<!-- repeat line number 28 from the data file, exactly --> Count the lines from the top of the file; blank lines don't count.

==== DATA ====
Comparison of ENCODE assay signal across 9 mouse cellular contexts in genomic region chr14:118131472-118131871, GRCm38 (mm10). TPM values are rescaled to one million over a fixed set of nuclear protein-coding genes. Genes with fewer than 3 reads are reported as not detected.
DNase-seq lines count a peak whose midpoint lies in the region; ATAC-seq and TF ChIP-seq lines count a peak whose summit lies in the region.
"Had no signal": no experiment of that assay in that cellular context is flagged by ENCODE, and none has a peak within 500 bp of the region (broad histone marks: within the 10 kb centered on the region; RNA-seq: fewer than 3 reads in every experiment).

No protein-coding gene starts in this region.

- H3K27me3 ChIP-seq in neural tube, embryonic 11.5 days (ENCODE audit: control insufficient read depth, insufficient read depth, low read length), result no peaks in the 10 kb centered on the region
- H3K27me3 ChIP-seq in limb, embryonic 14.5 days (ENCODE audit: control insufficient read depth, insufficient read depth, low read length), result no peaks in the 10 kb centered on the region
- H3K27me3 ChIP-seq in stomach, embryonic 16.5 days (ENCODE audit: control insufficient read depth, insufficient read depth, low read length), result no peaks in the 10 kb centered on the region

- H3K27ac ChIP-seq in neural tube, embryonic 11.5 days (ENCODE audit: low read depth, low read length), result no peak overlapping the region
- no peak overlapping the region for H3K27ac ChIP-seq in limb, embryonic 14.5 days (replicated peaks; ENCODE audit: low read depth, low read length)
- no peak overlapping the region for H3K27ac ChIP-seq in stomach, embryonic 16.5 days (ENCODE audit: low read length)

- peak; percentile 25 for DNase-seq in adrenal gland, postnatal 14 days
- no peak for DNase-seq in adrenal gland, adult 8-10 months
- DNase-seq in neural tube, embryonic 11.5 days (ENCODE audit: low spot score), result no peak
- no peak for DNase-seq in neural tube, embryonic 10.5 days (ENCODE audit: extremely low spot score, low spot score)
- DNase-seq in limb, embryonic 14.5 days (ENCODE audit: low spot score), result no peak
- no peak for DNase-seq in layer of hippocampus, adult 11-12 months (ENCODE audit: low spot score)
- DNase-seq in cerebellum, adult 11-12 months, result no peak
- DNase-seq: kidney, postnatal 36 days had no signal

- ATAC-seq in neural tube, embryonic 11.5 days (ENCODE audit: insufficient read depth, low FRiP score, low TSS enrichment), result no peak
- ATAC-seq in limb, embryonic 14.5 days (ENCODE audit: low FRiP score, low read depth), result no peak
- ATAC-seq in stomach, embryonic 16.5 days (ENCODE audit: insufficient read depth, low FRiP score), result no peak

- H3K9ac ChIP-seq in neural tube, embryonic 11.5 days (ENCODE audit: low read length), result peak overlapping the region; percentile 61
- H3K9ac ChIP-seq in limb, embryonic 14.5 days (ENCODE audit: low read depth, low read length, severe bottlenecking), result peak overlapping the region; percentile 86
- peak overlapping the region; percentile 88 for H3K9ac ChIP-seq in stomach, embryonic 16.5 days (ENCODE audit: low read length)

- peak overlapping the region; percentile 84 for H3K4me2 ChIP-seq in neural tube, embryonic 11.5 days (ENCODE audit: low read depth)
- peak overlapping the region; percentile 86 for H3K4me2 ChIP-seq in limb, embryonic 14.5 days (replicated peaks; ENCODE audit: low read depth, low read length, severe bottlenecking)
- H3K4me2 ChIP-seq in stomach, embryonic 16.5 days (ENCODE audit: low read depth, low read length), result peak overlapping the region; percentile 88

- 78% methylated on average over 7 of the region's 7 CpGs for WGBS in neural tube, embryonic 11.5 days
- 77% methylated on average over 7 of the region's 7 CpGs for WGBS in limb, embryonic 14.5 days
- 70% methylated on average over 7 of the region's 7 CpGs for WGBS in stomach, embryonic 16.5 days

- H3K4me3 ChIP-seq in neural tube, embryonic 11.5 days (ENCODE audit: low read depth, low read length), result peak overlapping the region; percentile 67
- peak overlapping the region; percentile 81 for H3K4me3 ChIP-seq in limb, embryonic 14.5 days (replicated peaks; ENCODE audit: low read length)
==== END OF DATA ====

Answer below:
- 78% methylated on average over 7 of the region's 7 CpGs for WGBS in neural tube, embryonic 11.5 days